nstead, Turok and his Perimeter Institute colleague Latham Boyle set out to develop a model of the universe that can explain all observable phenomena based only on the known particles and fields. They asked themselves whether there is a natural way to extend the universe beyond the Big Bang – a singularity where general relativity breaks down – and then out the other side. “We found that there was,” he says.

The answer was to assume that the universe as a whole obeys CPT symmetry. This fundamental principle requires that any physical process remains the same if time is reversed, space inverted and particles replaced by antiparticles. Turok says that this is not the case for the universe that we see around us, where time runs forward as space expands, and there’s more matter than antimatter.

Instead, says Turok, the entity that respects the symmetry is a universe–antiuniverse pair. The antiuniverse would stretch back in time from the Big Bang, getting bigger as it does so, and would be dominated by antimatter as well as having its spatial properties inverted compared to those in our universe [as per the illustration above]…

More at “Our universe has antimatter partner on the other side of the Big Bang, say physicists,” in @PhysicsWorld.

Apposite: “The Big Bang no longer means what it used to.”

* Lawrence M. Krauss, A Universe from Nothing: Why There Is Something Rather Than Nothing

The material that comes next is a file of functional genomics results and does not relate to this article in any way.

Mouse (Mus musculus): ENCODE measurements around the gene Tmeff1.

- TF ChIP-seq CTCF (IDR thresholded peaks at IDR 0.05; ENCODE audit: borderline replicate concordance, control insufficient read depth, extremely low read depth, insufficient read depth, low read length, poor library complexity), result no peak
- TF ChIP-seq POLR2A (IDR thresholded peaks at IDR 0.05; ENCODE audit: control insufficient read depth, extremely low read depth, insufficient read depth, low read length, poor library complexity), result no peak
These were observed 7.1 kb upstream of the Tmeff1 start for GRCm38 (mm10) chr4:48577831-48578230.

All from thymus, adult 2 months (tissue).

As we debate doppelgangers, we might send chronologically-accurate birthday greetings to Louis Essen; he was born on this date in 1908. A physicist, he is best remembered for his measurements of time– he invented the quartz crystal ring clock and the first practical atomic clock. His cesium-beam atomic clock ultimately changed the way time is measured: the cesium atom’s natural frequency was formally recognized as the new international unit of time in 1967; the second was defined as exactly 9,192,631,770 oscillations or cycles of the cesium atom’s resonant frequency, replacing the old “second” which had been defined in terms of the Earth’s motion.

Perhaps unsurprisingly, given Essen’s punctilious dedication to accuracy, he was a critic of Einstein’s theory of relativity, particularly as it related to time dilation. Moreover, we note (with an eye to the item above) that Essen’s clocks measured time in only one direction…


Written by (Roughly) Daily

September 6, 2022 at 1:00 am

“A mind that is stretched by a new idea can never go back to its original dimensions”*…

Alex Berezow observes (in an appreciation of Peter AtkinsGalileo’s Finger: The Ten Great Ideas of Science) that, while scientific theories are always being tested, scrutinized for flaws, and revised, there are ten concepts so durable that it is difficult to imagine them ever being replaced with something better…

In his book The Structure of Scientific Revolutions, Thomas Kuhn argued that science, instead of progressing gradually in small steps as is commonly believed, actually moves forward in awkward leaps and bounds. The reason for this is that established theories are difficult to overturn, and contradictory data is often dismissed as merely anomalous. However, at some point, the evidence against the theory becomes so overwhelming that it is forcefully displaced by a better one in a process that Kuhn refers to as a “paradigm shift.” And in science, even the most widely accepted ideas could, someday, be considered yesterday’s dogma.

Yet, there are some concepts which are considered so rock solid, that it is difficult to imagine them ever being replaced with something better. What’s more, these concepts have fundamentally altered their fields, unifying and illuminating them in a way that no previous theory had done before…

The bedrock of modern biology, chemistry, and physics: “The ten greatest ideas in the history of science,” from @AlexBerezow in @bigthink.

* Oliver Wendell Holmes